The Canadian Press
  • At 21, she had to put life on hold to care for her mom with Alzheimer's

    When Kathryn Fudurich was only 21 years old her mom was diagnosed with early-onset Alzheimer's and her world turned upside down. "It affects everything," she told CBC's Metro Morning.on Wednesday, which was World Alzheimer's Day. Fudurich is also the co-founder of Memory Ball, a fundraiser that raises money for Alzheimer's research, and encourages awareness and support for young caregivers.

    CBC
  • Ted Cruz calls his decision to back Trump 'agonizing'

    Ted Cruz appears uncomfortable defending the man he says he'll vote for in November, Donald Trump. Addressing a policy forum organized by The Texas Tribune, the Texas senator said Saturday it was "agonizing" making the decision to back Trump, whom he once called a "pathological liar" and "serial philanderer." He denied he caved in to pressure from top Republicans nationally and in his home state, saying he would have faced an outcry no matter what. "Any path we took, if I supported Donald, if I didn't support Donald, the criticism was going to be there," Cruz told a packed auditorium.

    The Canadian Press
  • New Mississauga waterfront will be 'much better' than Toronto's, says finance minister

    Construction is kicking off in Mississauga to transform the city's waterfront into a 300-acre development and "green oasis" that will be in sharp contrast to Toronto's. "We are intending to do something much better than Toronto," said Finance Minister Charles Sousa, who's also the local MPP. While Toronto has several buildings and roads blocking the waterfront, Sousa said that won't be the case in Mississauga.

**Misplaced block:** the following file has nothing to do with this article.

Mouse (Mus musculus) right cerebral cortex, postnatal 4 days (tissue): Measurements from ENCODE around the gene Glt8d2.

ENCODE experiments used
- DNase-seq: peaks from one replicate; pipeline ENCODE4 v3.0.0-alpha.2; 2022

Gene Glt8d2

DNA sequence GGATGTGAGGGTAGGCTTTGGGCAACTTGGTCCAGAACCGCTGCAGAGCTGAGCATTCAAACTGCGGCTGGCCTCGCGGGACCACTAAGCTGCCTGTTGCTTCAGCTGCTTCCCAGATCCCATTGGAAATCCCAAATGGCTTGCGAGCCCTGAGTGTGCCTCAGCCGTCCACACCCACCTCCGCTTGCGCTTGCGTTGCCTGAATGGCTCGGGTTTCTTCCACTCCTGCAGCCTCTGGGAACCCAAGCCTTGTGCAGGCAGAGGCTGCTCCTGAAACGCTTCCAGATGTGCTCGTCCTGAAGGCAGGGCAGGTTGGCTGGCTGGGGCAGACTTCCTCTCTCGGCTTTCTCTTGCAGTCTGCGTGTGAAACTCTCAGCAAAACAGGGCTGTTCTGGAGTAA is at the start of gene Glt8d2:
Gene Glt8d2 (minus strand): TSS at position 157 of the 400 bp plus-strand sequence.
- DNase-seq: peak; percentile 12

CBC
  • Province-wide gun amnesty will run through October

    Police from across B.C. are offering a door-to-door collection service during a month long gun amnesty that will run through October. Anyone with a gun, replica firearm or ammunition will be able to hand it over to police without fear of prosecution as long as the weapon has not been used in a criminal offence. "The fact is, in Canada, 60 percent of weapons used in a crime are sourced domestically," said B.C. RCMP Commanding Officer Craig Callens.

    CBC
  • Here are 5 things a Canadian food safety expert would never eat

    Raw oysters, steak tartare and runny eggs — those are just some of the foods Dr. Rick Holley, a veteran food safety expert, won’t touch.

    Global News
  • Defenceman Jacob Trouba to sit out Jets training camp, agent working on trade

    Defenceman Jacob Trouba has requested a trade from Winnipeg and doesn't plan on attending Jets training camp. Trouba's agent Kurt Overhardt said in a press release on Saturday that the 22-year-old blue-liner wants an opportunity to play somewhere else, citing Winnipeg's logjam of defenceman. "Our client, Jacob Trouba, will not be attending the Winnipeg Jets NHL training camp," said Overhardt.

    The Canadian Press
  • Slain woman's friend, husky find comfort in each other's company after Wilno-area tragedy

    It's been that way for a year, ever since the 15-year-old dog's previous owner, Way's friend Anastasia Kuzyk, was gunned down. Kuzyk's former partner, Basil Borutski, has been charged in her death, and in the deaths of two other women, Nathalie Warmerdam, 48, and Carol Culleton, 66. At the time of the killings, Way's own dog had just died, so Kuzyk's sister asked her to care for Sheba.

    CBC
  • 'Targeted' shooting under investigation in Maple Ridge, IHIT says

    The Integrated Homicide Investigation Team (IHIT) is calling  the shooting of a a 32-year-old man targeted.

    CBC
  • Police: Lone gunman kills 4 females at Washington state mall

    Police searched Saturday for a gunman who opened fire in the makeup department of a Macy's store at a mall north of Seattle, killing four females, authorities said. Washington State Patrol spokesman Sgt. Mark Francis said police were seeking a Hispanic man wearing black and armed with a rifle last seen walking toward Interstate 5. Authorities say the motive for Friday night's shooting which also left a male critically wounded was unknown.